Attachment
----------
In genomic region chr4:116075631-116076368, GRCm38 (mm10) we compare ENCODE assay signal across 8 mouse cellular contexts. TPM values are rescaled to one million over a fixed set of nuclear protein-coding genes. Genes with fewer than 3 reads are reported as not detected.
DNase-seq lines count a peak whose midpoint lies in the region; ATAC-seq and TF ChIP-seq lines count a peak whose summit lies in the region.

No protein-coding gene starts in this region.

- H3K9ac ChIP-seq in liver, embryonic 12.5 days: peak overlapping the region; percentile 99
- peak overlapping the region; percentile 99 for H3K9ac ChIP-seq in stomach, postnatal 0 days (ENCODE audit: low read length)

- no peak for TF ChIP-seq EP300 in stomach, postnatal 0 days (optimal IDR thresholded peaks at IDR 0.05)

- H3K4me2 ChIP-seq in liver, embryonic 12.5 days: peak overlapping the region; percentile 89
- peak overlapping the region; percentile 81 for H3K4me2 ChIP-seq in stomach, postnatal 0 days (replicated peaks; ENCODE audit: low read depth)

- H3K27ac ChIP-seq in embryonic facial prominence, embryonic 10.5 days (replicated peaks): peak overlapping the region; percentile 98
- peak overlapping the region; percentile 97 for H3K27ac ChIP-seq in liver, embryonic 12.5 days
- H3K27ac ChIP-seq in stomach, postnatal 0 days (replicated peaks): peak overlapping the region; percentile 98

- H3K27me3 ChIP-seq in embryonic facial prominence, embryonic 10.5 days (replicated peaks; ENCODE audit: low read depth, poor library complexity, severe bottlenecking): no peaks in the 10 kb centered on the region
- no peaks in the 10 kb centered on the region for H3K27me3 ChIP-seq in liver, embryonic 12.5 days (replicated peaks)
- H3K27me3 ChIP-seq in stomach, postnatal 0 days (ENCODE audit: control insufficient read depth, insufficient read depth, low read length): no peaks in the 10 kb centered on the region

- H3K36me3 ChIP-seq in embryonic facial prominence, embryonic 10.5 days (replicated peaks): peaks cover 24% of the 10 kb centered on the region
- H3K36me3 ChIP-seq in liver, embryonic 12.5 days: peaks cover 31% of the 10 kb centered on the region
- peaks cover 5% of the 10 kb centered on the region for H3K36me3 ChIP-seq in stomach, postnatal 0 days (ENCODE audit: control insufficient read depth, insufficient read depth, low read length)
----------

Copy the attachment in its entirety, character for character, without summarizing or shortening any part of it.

In genomic region chr4:116075631-116076368, GRCm38 (mm10) we compare ENCODE assay signal across 8 mouse cellular contexts. TPM values are rescaled to one million over a fixed set of nuclear protein-coding genes. Genes with fewer than 3 reads are reported as not detected.
DNase-seq lines count a peak whose midpoint lies in the region; ATAC-seq and TF ChIP-seq lines count a peak whose summit lies in the region.

No protein-coding gene starts in this region.

- H3K9ac ChIP-seq in liver, embryonic 12.5 days: peak overlapping the region; percentile 99
- peak overlapping the region; percentile 99 for H3K9ac ChIP-seq in stomach, postnatal 0 days (ENCODE audit: low read length)

- no peak for TF ChIP-seq EP300 in stomach, postnatal 0 days (optimal IDR thresholded peaks at IDR 0.05)

- H3K4me2 ChIP-seq in liver, embryonic 12.5 days: peak overlapping the region; percentile 89
- peak overlapping the region; percentile 81 for H3K4me2 ChIP-seq in stomach, postnatal 0 days (replicated peaks; ENCODE audit: low read depth)

- H3K27ac ChIP-seq in embryonic facial prominence, embryonic 10.5 days (replicated peaks): peak overlapping the region; percentile 98
- peak overlapping the region; percentile 97 for H3K27ac ChIP-seq in liver, embryonic 12.5 days
- H3K27ac ChIP-seq in stomach, postnatal 0 days (replicated peaks): peak overlapping the region; percentile 98

- H3K27me3 ChIP-seq in embryonic facial prominence, embryonic 10.5 days (replicated peaks; ENCODE audit: low read depth, poor library complexity, severe bottlenecking): no peaks in the 10 kb centered on the region
- no peaks in the 10 kb centered on the region for H3K27me3 ChIP-seq in liver, embryonic 12.5 days (replicated peaks)
- H3K27me3 ChIP-seq in stomach, postnatal 0 days (ENCODE audit: control insufficient read depth, insufficient read depth, low read length): no peaks in the 10 kb centered on the region

- H3K36me3 ChIP-seq in embryonic facial prominence, embryonic 10.5 days (replicated peaks): peaks cover 24% of the 10 kb centered on the region
- H3K36me3 ChIP-seq in liver, embryonic 12.5 days: peaks cover 31% of the 10 kb centered on the region
- peaks cover 5% of the 10 kb centered on the region for H3K36me3 ChIP-seq in stomach, postnatal 0 days (ENCODE audit: control insufficient read depth, insufficient read depth, low read length)